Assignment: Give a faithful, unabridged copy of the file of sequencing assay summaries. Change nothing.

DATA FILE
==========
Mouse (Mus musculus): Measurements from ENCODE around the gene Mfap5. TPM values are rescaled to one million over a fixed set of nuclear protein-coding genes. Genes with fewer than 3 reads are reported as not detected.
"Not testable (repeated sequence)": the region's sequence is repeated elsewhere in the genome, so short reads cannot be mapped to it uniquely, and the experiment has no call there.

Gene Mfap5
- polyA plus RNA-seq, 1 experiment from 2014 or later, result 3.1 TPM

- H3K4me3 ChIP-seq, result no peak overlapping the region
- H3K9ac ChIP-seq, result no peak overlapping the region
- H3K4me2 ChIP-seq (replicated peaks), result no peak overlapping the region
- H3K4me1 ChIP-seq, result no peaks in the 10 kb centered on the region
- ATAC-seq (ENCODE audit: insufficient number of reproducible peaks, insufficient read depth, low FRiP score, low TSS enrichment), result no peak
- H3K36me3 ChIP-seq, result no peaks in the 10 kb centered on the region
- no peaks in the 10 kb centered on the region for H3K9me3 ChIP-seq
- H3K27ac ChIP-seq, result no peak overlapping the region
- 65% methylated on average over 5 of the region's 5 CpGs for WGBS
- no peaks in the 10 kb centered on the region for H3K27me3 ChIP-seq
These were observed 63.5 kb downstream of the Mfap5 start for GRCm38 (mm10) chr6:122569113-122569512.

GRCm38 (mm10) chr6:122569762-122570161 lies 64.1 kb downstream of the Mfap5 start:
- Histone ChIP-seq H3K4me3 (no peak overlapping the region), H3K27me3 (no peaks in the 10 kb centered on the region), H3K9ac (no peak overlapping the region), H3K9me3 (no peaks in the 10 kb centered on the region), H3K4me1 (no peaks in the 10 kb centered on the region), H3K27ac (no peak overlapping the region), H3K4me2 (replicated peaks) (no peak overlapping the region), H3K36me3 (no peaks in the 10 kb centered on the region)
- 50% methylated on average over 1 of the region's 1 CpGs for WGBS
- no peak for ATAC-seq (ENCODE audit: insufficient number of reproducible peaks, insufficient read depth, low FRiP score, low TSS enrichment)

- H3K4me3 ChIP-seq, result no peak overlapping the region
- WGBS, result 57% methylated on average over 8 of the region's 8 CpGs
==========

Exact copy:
Mouse (Mus musculus): Measurements from ENCODE around the gene Mfap5. TPM values are rescaled to one million over a fixed set of nuclear protein-coding genes. Genes with fewer than 3 reads are reported as not detected.
"Not testable (repeated sequence)": the region's sequence is repeated elsewhere in the genome, so short reads cannot be mapped to it uniquely, and the experiment has no call there.

Gene Mfap5
- polyA plus RNA-seq, 1 experiment from 2014 or later, result 3.1 TPM

- H3K4me3 ChIP-seq, result no peak overlapping the region
- H3K9ac ChIP-seq, result no peak overlapping the region
- H3K4me2 ChIP-seq (replicated peaks), result no peak overlapping the region
- H3K4me1 ChIP-seq, result no peaks in the 10 kb centered on the region
- ATAC-seq (ENCODE audit: insufficient number of reproducible peaks, insufficient read depth, low FRiP score, low TSS enrichment), result no peak
- H3K36me3 ChIP-seq, result no peaks in the 10 kb centered on the region
- no peaks in the 10 kb centered on the region for H3K9me3 ChIP-seq
- H3K27ac ChIP-seq, result no peak overlapping the region
- 65% methylated on average over 5 of the region's 5 CpGs for WGBS
- no peaks in the 10 kb centered on the region for H3K27me3 ChIP-seq
These were observed 63.5 kb downstream of the Mfap5 start for GRCm38 (mm10) chr6:122569113-122569512.

GRCm38 (mm10) chr6:122569762-122570161 lies 64.1 kb downstream of the Mfap5 start:
- Histone ChIP-seq H3K4me3 (no peak overlapping the region), H3K27me3 (no peaks in the 10 kb centered on the region), H3K9ac (no peak overlapping the region), H3K9me3 (no peaks in the 10 kb centered on the region), H3K4me1 (no peaks in the 10 kb centered on the region), H3K27ac (no peak overlapping the region), H3K4me2 (replicated peaks) (no peak overlapping the region), H3K36me3 (no peaks in the 10 kb centered on the region)
- 50% methylated on average over 1 of the region's 1 CpGs for WGBS
- no peak for ATAC-seq (ENCODE audit: insufficient number of reproducible peaks, insufficient read depth, low FRiP score, low TSS enrichment)

- H3K4me3 ChIP-seq, result no peak overlapping the region
- WGBS, result 57% methylated on average over 8 of the region's 8 CpGs